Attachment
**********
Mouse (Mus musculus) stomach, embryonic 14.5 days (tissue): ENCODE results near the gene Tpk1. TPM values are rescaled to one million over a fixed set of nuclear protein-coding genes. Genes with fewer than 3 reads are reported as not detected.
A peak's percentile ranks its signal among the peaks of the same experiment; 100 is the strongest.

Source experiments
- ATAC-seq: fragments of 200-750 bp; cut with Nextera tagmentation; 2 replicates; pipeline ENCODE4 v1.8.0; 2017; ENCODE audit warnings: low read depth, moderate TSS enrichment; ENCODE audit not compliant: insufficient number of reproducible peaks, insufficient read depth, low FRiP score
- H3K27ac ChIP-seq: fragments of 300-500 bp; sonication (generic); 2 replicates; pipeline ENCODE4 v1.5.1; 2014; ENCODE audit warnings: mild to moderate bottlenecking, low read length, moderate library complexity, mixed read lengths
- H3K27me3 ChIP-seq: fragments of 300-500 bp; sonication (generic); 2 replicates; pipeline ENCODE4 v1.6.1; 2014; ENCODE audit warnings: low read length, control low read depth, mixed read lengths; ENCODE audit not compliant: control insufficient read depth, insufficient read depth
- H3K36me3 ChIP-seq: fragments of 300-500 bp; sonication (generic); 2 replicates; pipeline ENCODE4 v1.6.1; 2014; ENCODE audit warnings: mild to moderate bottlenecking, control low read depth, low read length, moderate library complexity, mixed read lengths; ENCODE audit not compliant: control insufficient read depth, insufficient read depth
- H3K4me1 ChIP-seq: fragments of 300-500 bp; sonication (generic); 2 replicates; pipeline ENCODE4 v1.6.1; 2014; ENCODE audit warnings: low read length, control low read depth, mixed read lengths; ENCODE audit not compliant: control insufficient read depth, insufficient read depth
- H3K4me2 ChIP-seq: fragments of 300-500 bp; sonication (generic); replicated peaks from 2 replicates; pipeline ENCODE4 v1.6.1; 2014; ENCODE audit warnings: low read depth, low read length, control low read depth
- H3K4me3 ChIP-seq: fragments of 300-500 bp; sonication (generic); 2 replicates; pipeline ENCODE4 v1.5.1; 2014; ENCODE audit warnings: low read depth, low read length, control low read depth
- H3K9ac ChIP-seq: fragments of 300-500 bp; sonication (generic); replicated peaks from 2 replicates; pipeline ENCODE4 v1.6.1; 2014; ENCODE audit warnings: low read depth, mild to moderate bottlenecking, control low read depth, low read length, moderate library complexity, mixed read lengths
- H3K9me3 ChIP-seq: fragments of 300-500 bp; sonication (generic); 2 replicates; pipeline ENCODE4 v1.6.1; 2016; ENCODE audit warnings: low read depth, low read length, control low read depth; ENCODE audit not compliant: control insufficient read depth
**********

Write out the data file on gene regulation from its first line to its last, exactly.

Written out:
Mouse (Mus musculus) stomach, embryonic 14.5 days (tissue): ENCODE results near the gene Tpk1. TPM values are rescaled to one million over a fixed set of nuclear protein-coding genes. Genes with fewer than 3 reads are reported as not detected.
A peak's percentile ranks its signal among the peaks of the same experiment; 100 is the strongest.

Source experiments
- ATAC-seq: fragments of 200-750 bp; cut with Nextera tagmentation; 2 replicates; pipeline ENCODE4 v1.8.0; 2017; ENCODE audit warnings: low read depth, moderate TSS enrichment; ENCODE audit not compliant: insufficient number of reproducible peaks, insufficient read depth, low FRiP score
- H3K27ac ChIP-seq: fragments of 300-500 bp; sonication (generic); 2 replicates; pipeline ENCODE4 v1.5.1; 2014; ENCODE audit warnings: mild to moderate bottlenecking, low read length, moderate library complexity, mixed read lengths
- H3K27me3 ChIP-seq: fragments of 300-500 bp; sonication (generic); 2 replicates; pipeline ENCODE4 v1.6.1; 2014; ENCODE audit warnings: low read length, control low read depth, mixed read lengths; ENCODE audit not compliant: control insufficient read depth, insufficient read depth
- H3K36me3 ChIP-seq: fragments of 300-500 bp; sonication (generic); 2 replicates; pipeline ENCODE4 v1.6.1; 2014; ENCODE audit warnings: mild to moderate bottlenecking, control low read depth, low read length, moderate library complexity, mixed read lengths; ENCODE audit not compliant: control insufficient read depth, insufficient read depth
- H3K4me1 ChIP-seq: fragments of 300-500 bp; sonication (generic); 2 replicates; pipeline ENCODE4 v1.6.1; 2014; ENCODE audit warnings: low read length, control low read depth, mixed read lengths; ENCODE audit not compliant: control insufficient read depth, insufficient read depth
- H3K4me2 ChIP-seq: fragments of 300-500 bp; sonication (generic); replicated peaks from 2 replicates; pipeline ENCODE4 v1.6.1; 2014; ENCODE audit warnings: low read depth, low read length, control low read depth
- H3K4me3 ChIP-seq: fragments of 300-500 bp; sonication (generic); 2 replicates; pipeline ENCODE4 v1.5.1; 2014; ENCODE audit warnings: low read depth, low read length, control low read depth
- H3K9ac ChIP-seq: fragments of 300-500 bp; sonication (generic); replicated peaks from 2 replicates; pipeline ENCODE4 v1.6.1; 2014; ENCODE audit warnings: low read depth, mild to moderate bottlenecking, control low read depth, low read length, moderate library complexity, mixed read lengths
- H3K9me3 ChIP-seq: fragments of 300-500 bp; sonication (generic); 2 replicates; pipeline ENCODE4 v1.6.1; 2016; ENCODE audit warnings: low read depth, low read length, control low read depth; ENCODE audit not compliant: control insufficient read depth